Tad said, “I guess they ignite more spectacularly after you have improved them?”
All three clurichauns hissed in unison: “Yes!”
The small party rode through the now empty street. The explosion didn’t come until they had passed the town boundary. The stone walls of the cellar and tavern send the blast up through the roof. The debris landed in a wide area.
At that point Tad and Sara began to move the horses faster to outdistance any possible pursuit. They were uncertain that anyone had seen them leave, but the confusion of whether they were inside would delay any response. They kept up the pace for several miles, slowing down to spare the strain on their mounts.
“Surely we should move faster,” wheedled Morgan.
“No,” Sara said, “we need to keep from exhausting the horses. We may need their speed later and tiring them out won’t do us good.”
Ciara continued to wonder about their hosts past that led to them being so calm under the threat of capture. Even more so was her curiosity at what Sara was. Could she truly be a witch?
The group continued moving through the night, headed east. When the sun rose, the clurichauns were still bewildered. The horses should have been too exhausted to continue for so long, but Ciara suspected they had some unnatural help.
“Where are we headed,” she asked.
“To Red Maple,” Tad said. “It’s just far enough away to outrun rumors. The place is on a trading route and is growing.”
“Do you think we would be followed that far?” Morgan sounded concerned.
“Doubtful. From the sounds of it they will probably be well rid of us. There might even be some other Netani there that we can seek for help.”
They continued for some time until Sara spoke.
“We should probably stop for a rest.”
Tad nodded and pointed at a small stand of trees. They approached in silence and, after dismounting, the clurichauns watched the pair set up a small camp. It was obviously not going to be a long break. Tad and Sara laid out a few blankets for themselves then set out blankets for their small friends. Without a word, the couple laid down and were asleep in minutes. Ciara pulled the blankets closer to them before crawling into the pile. Simon and Morgan, both still bundles of nerves laid down and slept uneasily.
They woke to the sound of someone chopping wood. The clurichauns started looking around alarmed, but could see nothing. Tad and Sara, though, sprang up and rapidly packed their belongings. Tad grabbed their small companions and hoisted them on the horses. Within minutes of hearing the sound, they were galloping down the road.
“Well,” said Sara, “looks like they are more interested in us than we thought.”
“But it was just woodcutters,” Simon squeaked.
“Did you see anyone,” Tad shouted through the wind.
“No, I didn’t.”
“That was Nechtan warning us of danger,” Sara called. She seemed more alive now than when operating the tavern. Her dark hair was flowing in the wind and she was smiling.
Tad noticed their silence and said, “We’ll explain it later, but right now we need to make distance.”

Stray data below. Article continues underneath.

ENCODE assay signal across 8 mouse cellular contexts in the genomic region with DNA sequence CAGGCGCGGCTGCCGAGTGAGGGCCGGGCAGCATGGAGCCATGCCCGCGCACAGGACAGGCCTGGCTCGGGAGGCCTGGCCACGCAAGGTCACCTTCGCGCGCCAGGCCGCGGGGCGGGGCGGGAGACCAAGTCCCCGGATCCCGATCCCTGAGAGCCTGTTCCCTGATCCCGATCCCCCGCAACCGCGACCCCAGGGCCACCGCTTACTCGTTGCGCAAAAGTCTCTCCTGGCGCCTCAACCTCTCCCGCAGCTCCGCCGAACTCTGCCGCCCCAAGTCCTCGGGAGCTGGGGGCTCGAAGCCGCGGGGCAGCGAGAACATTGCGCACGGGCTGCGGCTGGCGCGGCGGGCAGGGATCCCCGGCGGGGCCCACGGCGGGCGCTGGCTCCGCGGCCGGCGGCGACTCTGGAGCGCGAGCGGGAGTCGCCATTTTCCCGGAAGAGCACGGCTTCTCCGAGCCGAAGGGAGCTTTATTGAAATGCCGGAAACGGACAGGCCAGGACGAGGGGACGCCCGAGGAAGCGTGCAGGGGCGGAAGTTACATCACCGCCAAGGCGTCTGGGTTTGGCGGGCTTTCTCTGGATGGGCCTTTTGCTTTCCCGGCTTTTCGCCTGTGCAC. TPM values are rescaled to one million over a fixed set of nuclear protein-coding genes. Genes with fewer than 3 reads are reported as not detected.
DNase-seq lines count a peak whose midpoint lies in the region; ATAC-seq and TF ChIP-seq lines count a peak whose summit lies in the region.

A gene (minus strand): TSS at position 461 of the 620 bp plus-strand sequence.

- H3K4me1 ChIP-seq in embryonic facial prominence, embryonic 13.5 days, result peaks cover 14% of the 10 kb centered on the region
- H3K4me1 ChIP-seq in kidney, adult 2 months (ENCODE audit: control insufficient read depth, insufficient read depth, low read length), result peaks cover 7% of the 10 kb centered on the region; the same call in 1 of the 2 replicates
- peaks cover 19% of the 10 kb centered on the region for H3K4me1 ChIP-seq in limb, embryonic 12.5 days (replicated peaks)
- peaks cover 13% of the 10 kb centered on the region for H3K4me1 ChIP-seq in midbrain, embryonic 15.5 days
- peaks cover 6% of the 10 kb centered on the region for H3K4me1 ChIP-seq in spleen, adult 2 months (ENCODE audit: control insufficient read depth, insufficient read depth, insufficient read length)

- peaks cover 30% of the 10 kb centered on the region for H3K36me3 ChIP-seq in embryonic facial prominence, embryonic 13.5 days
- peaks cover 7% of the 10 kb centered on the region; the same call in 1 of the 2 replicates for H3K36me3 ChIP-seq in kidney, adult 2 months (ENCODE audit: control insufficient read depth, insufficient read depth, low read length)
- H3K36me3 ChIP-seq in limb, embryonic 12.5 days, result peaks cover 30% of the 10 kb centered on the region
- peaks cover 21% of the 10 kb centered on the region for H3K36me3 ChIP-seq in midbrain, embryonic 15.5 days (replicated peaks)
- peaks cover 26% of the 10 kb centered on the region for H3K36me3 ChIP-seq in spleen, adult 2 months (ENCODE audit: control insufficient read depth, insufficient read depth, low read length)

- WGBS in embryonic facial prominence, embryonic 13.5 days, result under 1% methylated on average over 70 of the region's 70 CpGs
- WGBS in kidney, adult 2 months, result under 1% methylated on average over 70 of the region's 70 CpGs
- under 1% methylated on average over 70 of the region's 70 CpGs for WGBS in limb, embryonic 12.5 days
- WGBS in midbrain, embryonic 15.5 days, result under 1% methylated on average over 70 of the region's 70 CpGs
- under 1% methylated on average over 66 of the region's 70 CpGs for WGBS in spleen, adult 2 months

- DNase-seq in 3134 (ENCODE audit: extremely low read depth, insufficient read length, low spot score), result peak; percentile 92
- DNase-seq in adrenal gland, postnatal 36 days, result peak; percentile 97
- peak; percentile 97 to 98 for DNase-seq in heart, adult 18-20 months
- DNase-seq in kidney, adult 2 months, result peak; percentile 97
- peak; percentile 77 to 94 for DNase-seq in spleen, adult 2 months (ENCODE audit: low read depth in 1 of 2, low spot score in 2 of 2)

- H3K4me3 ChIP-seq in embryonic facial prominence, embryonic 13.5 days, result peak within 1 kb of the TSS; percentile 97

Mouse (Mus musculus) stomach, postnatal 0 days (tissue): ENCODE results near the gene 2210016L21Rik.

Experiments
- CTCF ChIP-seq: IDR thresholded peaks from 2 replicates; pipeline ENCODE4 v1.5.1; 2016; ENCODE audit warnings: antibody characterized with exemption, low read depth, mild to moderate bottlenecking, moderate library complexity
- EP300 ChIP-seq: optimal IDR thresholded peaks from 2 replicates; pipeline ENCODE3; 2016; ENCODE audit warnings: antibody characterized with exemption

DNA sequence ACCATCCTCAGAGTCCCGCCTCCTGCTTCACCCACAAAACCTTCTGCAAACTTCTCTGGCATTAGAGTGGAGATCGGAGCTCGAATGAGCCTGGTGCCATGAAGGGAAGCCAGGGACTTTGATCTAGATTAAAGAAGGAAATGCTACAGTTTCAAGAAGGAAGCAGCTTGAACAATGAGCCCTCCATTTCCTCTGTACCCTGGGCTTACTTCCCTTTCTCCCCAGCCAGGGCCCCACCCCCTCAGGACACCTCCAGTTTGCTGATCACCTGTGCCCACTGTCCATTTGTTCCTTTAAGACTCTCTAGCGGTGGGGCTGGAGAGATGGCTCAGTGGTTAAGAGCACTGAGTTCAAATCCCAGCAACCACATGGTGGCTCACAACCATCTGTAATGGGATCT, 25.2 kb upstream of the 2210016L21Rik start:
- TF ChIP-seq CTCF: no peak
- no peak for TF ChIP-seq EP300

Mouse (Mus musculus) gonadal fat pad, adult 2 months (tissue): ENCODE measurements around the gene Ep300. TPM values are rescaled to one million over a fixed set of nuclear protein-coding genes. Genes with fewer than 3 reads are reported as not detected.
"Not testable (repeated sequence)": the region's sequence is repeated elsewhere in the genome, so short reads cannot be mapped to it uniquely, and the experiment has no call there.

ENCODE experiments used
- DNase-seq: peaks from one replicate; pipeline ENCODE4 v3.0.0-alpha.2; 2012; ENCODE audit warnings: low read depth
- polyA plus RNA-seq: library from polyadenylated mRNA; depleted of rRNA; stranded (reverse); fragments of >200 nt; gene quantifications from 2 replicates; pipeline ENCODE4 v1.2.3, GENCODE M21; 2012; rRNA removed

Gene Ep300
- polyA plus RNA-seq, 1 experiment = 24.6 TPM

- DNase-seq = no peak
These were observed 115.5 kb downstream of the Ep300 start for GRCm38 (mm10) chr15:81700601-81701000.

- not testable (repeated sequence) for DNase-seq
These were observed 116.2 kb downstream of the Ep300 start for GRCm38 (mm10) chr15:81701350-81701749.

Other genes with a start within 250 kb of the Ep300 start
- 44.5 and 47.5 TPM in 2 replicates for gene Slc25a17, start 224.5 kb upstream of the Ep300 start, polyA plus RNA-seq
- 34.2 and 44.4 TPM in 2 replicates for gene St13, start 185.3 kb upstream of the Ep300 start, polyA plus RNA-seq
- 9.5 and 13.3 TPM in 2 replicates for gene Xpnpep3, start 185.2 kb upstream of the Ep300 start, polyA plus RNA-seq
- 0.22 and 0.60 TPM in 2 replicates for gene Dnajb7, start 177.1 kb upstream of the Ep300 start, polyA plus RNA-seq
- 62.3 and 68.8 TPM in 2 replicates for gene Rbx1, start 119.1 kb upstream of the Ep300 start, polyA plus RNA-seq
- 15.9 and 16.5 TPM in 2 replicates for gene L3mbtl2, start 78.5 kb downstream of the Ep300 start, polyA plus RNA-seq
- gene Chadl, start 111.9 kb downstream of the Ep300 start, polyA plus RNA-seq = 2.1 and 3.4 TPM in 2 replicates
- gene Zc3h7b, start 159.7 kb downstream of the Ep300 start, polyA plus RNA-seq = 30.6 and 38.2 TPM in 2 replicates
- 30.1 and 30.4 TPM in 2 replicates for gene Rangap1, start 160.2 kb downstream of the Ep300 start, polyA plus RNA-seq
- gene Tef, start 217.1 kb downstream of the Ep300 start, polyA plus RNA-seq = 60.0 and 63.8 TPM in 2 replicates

It seemed as though they flew for hours before slowing. The horses were lathered and the couple dismounted to give them a rest. Morgan and Simon still looked apprehensive, turning often to try and look everywhere. Ciara, rather, studied their hosts. Both seemed more energetic to be away from the town, even with the possibility of pursuit close behind.
“You said you would explain about the noises,” she prompted.
“Tad grinned. “Nechtan was a woodsman in life and the sound of chopping wood has kept trouble at bay for years. Anytime I hear it, well, then it’s time to pay attention.”
Ciara knew little about Nechtan, or the Netani in truth, but she sensed truth in his words, not the notes of superstition.
“You are not the people I had assumed you to be,” she said.
“We were a bit wild in our day,” Sara responded, giving the smaller woman a bright smile. Ciara hadn’t noticed the faint streaks of grey in that dark hair, but it was more evident in the sunshine. The little lines around her eyes seemed to appear from nowhere.
Sara and Tad took out bread, cheese, and smoked meat for their lunch. A jug of ale was opened to wash it all down. Simon and Morgan were hesitant. They did not even approach the jug. All three noticed that the two were just staring at them. Morgan was trembling.
“We’re leaving,” he said at last. “This is all too much for us.”
Ciara stared at them in shock.
“But, how can you do this? At least stay until we reach Red Maple.” Her tone was imploring and she was on the verge of tears.
“No,” Simon retorted. “We just want to live peacefully and now we are in the wilderness being chased by humans and in the company of two that must not, themselves, be human. Goodbye.”
The moment was so abrupt that the other three were speechless, but, as one, their faces set hard at his words. No further words were exchanged as the two turned to walk away, obviously making signs to ward off evil. Sara reached out to hold Ciara’s tiny hand.